Neh 12:1-21



(Note: in this chapter, we shall use the text of the RSV, which has returned to the order of verses in the KJV).

This chapter exhibits two separate parts: (1) certain lists of priests, High Priests and Levites (Nehemiah 12:1-16); and (2) the elaborate ceremonies of the dedication. Cook classified the lists thus: (1) the chief priestly and Levitical families who returned with Zerubbabel (Nehemiah 12:1-9); (2) the first six of the post-exilic High Priests from Jesuha to Jaddua (Nehemiah 12:19-11); (3) the actual heads of the priestly families in the times of the High Priest Joiakim (Nehemiah 12:12-21); and (4) the chief Levitical families of Nehemiah’s time (Nehemiah 12:22-26). Cook wrote that all of these lists were probably compiled by Nehemiah, except the second; he supposed that list might have been far later due to the mention of Jaddua, mentioned by Josephus as High Priest in the times of Alexander the Great (339 B.C.). This writer rejects that supposition altogether.


This is as good a place as any to dispose of the problem centered around the name Jaddua.

1. There might easily have been several High Priests named Jaddua. If there’s anything about all these Jewish names we have been studying that stands out above everything else, it is that the same names appear again, and again, generation after generation. "For example there were twenty-seven Zechariahs"! And even among the Twelve Apostles there were two Simons and two James. Nehemiah mentions a Jaddua here (Nehemiah 12:11; Nehemiah 12:22), apparently in his times; and Josephus mentions another one more than a century later. The critics will have to come up with something a lot better than this in order to late-date Nehemiah. We simply will not receive any such thing on the premise that only one High Priest was named Jaddua!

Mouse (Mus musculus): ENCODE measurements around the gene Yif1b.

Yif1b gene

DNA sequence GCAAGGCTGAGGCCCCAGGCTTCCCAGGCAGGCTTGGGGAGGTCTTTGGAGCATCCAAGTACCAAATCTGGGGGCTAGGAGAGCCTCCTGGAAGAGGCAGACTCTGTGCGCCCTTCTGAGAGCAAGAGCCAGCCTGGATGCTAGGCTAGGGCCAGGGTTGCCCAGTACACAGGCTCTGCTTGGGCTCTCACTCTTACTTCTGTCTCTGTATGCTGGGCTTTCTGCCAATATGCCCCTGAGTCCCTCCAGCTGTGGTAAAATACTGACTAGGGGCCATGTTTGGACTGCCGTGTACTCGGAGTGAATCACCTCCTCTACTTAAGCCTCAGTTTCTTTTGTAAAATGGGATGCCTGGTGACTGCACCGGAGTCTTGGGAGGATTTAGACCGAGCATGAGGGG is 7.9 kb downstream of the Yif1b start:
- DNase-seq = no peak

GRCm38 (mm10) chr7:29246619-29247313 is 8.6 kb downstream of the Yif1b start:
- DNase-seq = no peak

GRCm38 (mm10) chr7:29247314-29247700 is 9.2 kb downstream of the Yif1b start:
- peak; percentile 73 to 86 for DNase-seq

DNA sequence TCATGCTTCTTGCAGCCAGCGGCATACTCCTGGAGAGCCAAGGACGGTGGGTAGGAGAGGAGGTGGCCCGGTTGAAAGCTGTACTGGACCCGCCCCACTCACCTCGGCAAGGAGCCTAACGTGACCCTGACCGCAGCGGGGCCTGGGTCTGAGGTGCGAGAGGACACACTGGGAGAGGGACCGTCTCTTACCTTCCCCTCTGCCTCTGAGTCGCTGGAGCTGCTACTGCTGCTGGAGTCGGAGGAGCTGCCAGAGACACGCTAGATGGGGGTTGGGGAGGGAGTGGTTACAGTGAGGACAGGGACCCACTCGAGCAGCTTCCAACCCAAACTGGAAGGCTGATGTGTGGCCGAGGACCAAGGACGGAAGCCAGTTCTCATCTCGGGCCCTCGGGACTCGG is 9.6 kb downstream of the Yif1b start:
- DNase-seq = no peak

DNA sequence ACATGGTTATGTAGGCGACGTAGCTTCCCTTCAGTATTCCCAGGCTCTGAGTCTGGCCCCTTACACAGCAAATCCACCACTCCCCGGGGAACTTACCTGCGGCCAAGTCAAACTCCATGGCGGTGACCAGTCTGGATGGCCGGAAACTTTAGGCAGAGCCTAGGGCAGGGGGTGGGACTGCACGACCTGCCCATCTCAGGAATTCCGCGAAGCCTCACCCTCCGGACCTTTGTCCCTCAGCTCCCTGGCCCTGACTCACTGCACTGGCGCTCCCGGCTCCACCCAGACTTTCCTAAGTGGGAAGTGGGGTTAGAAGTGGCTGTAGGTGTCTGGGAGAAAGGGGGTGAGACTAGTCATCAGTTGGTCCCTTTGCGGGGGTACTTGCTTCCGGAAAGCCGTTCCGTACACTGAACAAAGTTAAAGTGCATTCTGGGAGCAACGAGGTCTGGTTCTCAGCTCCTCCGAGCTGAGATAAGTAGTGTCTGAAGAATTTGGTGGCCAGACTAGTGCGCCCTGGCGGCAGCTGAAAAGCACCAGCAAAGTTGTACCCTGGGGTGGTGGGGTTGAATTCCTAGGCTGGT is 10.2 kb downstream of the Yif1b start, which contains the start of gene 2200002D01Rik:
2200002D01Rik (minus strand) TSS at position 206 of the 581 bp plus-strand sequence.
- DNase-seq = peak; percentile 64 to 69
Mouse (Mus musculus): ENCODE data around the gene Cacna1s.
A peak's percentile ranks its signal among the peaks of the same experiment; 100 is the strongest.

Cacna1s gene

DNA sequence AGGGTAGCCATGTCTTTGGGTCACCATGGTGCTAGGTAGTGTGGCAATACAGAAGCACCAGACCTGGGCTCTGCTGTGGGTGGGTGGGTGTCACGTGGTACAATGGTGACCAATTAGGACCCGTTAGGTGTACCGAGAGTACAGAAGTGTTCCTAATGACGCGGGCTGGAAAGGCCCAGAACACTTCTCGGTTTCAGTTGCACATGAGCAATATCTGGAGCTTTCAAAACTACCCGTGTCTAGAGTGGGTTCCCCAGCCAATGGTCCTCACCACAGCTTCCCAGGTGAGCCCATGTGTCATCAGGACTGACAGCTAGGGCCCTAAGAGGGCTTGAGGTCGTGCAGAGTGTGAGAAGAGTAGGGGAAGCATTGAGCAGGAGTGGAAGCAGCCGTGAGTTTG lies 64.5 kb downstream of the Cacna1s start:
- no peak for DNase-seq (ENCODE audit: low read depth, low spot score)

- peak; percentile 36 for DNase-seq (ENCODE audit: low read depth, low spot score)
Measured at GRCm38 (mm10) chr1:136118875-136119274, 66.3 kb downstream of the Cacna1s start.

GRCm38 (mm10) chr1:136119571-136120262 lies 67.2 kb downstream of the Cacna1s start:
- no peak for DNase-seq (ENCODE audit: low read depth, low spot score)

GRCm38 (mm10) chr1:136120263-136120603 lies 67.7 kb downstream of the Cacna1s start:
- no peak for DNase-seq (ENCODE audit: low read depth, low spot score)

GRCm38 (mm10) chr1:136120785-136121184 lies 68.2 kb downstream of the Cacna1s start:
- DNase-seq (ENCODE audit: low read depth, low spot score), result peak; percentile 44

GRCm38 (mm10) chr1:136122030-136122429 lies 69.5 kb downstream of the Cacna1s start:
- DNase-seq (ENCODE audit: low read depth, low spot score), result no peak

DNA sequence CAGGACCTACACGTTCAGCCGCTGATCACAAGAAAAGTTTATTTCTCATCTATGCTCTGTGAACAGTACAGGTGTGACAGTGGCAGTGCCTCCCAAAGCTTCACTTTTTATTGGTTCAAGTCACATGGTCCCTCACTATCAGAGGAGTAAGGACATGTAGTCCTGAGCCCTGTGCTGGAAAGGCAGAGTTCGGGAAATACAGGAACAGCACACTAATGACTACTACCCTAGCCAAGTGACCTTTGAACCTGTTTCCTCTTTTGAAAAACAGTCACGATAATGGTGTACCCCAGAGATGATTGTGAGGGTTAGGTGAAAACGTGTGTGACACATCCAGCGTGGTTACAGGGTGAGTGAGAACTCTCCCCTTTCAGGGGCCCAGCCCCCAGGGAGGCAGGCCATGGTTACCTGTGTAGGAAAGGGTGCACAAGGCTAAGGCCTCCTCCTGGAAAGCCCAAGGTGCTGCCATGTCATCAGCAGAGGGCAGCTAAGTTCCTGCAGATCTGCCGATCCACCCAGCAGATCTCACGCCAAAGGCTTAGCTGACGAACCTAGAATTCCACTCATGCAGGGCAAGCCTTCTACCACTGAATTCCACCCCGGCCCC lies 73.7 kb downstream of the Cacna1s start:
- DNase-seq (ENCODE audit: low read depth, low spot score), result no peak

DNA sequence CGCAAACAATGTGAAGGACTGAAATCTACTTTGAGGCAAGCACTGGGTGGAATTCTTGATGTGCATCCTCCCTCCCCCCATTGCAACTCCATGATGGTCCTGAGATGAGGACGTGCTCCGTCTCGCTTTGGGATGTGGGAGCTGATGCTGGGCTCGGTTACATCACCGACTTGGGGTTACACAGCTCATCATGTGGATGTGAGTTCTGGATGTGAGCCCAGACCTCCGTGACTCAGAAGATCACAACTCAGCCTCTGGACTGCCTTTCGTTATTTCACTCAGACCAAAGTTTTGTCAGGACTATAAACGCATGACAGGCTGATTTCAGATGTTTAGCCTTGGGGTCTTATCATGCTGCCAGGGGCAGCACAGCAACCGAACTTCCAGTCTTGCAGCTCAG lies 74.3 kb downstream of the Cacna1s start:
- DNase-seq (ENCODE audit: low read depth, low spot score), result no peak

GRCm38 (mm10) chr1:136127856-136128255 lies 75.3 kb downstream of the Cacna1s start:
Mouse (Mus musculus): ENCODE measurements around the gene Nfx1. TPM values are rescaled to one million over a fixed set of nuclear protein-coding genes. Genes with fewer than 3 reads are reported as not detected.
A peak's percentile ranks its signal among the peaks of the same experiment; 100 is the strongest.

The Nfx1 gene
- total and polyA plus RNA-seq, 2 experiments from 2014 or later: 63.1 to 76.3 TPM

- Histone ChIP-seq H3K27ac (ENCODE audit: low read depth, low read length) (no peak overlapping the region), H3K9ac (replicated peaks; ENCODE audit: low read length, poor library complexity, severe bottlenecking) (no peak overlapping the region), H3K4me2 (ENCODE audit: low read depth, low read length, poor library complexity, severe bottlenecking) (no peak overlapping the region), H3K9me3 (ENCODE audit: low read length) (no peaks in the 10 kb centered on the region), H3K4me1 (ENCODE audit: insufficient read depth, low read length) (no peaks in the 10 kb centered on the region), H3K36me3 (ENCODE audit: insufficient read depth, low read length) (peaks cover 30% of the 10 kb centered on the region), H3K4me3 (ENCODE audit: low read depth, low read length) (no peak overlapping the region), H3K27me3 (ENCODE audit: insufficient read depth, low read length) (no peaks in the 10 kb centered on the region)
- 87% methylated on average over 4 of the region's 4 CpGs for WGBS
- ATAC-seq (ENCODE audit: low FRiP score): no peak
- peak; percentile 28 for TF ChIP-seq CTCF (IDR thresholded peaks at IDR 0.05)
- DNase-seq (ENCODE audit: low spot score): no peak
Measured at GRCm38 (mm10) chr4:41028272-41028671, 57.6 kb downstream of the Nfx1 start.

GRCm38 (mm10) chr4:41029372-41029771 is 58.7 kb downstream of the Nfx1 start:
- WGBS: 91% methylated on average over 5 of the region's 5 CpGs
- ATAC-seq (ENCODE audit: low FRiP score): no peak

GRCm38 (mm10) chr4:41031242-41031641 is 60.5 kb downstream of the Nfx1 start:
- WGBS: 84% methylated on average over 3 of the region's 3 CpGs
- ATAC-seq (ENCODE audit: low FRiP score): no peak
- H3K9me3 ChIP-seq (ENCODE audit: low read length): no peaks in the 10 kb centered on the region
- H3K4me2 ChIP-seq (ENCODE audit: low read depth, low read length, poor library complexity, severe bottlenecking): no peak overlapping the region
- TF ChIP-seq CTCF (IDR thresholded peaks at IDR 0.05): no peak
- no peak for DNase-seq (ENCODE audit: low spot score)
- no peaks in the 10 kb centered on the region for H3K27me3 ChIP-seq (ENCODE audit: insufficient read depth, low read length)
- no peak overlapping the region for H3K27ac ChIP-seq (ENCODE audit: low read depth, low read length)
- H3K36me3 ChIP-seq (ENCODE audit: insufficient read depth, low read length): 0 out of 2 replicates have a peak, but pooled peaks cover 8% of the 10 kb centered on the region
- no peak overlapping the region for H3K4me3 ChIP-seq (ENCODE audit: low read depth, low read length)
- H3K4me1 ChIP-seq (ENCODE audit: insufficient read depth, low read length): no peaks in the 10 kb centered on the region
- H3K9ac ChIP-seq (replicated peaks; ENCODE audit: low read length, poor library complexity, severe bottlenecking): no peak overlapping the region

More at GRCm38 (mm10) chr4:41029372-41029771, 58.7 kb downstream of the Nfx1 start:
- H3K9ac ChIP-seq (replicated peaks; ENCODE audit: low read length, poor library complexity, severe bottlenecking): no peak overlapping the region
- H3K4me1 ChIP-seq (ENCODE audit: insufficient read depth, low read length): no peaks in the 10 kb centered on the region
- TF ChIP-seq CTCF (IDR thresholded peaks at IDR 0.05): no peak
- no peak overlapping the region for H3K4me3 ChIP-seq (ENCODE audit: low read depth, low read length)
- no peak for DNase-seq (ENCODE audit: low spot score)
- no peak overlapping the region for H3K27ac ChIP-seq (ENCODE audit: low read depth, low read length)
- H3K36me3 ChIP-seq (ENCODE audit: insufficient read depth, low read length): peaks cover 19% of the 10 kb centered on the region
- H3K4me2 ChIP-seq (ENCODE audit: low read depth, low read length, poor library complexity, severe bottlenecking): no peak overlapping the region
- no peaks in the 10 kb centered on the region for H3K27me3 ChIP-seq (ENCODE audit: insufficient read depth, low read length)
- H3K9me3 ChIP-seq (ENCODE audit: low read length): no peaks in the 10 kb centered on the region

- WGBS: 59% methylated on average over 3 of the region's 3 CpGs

2. We believe that Josephus’ identification of Jaddua as the High Priest in the times of Alexander the Great is an error by Josephus. There’s not a scholar on earth who has not questioned Josephus’ reliability on many things.

3. It is altogether possible that Jaddua lived to be over a hundred years old and might have been high priest in the times of both Nehemiah and Alexander. Whitcomb stressed this, pointing out that one of the High Priests, "Jehoiada died at the age of 130 (2 Chronicles 24:15)." That possibility is supported by the fact that Jaddua died very soon after his meeting with Alexander the Great, indicating that he might indeed have been a very old man when that happened.

4. Then there is the very definite possibility that the word Jaddua here is an interpolation. It is this writer’s opinion that overwhelming odds favor this possibility. Williamson admitted that these lists are "defective," due to copyist’s errors, etc. We appreciate Hamrick, a very recent scholar, and his elaboration of this very point. "Jaddua in verse 22 (Nehemiah 12:22) may have been added by a subsequent editor. In the Hebrew, it reads, `and Johanan, and Jaddua’ (cf. KJV), as though the latter name had been inserted by a later hand."

All of these four options may be defended, and indeed have been defended, by able scholars; so one may take his choice. Until the critics effectively refute all four of these options, we shall stick to our conviction that the appearance of the name of Jaddua in this chapter is no adequate basis whatever for late-dating Nehemiah.

There isn’t anything that betrays the enthusiastic bias of critics in favor of late-dating Bible books any better that their ridiculous seizure of one single word in a defective list of names as their sole basis for denying the Word of God, which ascribes this Book to Nehemiah, and not to some mythical `chronicler’ living a hundred years later in the times of Alexander the Great. Such an action goes much further in discrediting the critics than it does toward late-dating Nehemiah.

Counting the list of the inhabitants of the province given in Nehemiah 11, the four we have here in Nehemiah 12 make five lists in all. "They are all connected with the genealogical register of the Israelite population of the whole province, taken by Nehemiah for the purpose of enlarging the population of Jerusalem."

We shall not discuss these lists in detail. It is sufficient to remember that they served their purpose as far as Nehemiah was concerned. The discrepancies, questions, problems and variations in all of these are insoluble at this period of time, twenty five centuries afterward.

One of the first problems regarding the two lists in Nehemiah 10 and Nehemiah 12 is that they do not coincide. "This difference is due to the time elapsed between the taking of the two lists; and also because, the names in Nehemiah 10 are not the names of orders nor houses, but the names of heads of families."

Nehemiah 12:1-11